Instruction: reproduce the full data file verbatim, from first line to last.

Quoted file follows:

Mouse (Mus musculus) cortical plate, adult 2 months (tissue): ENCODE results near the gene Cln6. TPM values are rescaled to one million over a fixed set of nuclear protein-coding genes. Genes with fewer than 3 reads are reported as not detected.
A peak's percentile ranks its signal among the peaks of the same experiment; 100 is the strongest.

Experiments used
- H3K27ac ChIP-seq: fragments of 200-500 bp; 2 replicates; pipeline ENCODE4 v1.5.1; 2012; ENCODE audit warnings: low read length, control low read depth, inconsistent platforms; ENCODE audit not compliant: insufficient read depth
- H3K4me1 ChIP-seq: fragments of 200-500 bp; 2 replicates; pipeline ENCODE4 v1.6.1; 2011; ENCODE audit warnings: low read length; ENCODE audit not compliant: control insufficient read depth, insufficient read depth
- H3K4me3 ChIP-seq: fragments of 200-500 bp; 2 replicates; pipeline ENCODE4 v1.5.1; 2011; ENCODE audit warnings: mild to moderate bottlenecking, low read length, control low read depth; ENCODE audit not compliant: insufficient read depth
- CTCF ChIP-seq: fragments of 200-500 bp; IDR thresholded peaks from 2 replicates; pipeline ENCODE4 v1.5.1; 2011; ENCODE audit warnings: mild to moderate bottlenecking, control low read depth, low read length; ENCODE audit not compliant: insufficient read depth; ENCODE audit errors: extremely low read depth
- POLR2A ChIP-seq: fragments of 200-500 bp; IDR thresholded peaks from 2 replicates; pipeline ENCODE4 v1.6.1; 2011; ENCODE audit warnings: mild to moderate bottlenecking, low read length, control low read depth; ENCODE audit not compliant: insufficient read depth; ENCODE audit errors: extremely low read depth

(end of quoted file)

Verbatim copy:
Mouse (Mus musculus) cortical plate, adult 2 months (tissue): ENCODE results near the gene Cln6. TPM values are rescaled to one million over a fixed set of nuclear protein-coding genes. Genes with fewer than 3 reads are reported as not detected.
A peak's percentile ranks its signal among the peaks of the same experiment; 100 is the strongest.

Experiments used
- H3K27ac ChIP-seq: fragments of 200-500 bp; 2 replicates; pipeline ENCODE4 v1.5.1; 2012; ENCODE audit warnings: low read length, control low read depth, inconsistent platforms; ENCODE audit not compliant: insufficient read depth
- H3K4me1 ChIP-seq: fragments of 200-500 bp; 2 replicates; pipeline ENCODE4 v1.6.1; 2011; ENCODE audit warnings: low read length; ENCODE audit not compliant: control insufficient read depth, insufficient read depth
- H3K4me3 ChIP-seq: fragments of 200-500 bp; 2 replicates; pipeline ENCODE4 v1.5.1; 2011; ENCODE audit warnings: mild to moderate bottlenecking, low read length, control low read depth; ENCODE audit not compliant: insufficient read depth
- CTCF ChIP-seq: fragments of 200-500 bp; IDR thresholded peaks from 2 replicates; pipeline ENCODE4 v1.5.1; 2011; ENCODE audit warnings: mild to moderate bottlenecking, control low read depth, low read length; ENCODE audit not compliant: insufficient read depth; ENCODE audit errors: extremely low read depth
- POLR2A ChIP-seq: fragments of 200-500 bp; IDR thresholded peaks from 2 replicates; pipeline ENCODE4 v1.6.1; 2011; ENCODE audit warnings: mild to moderate bottlenecking, low read length, control low read depth; ENCODE audit not compliant: insufficient read depth; ENCODE audit errors: extremely low read depth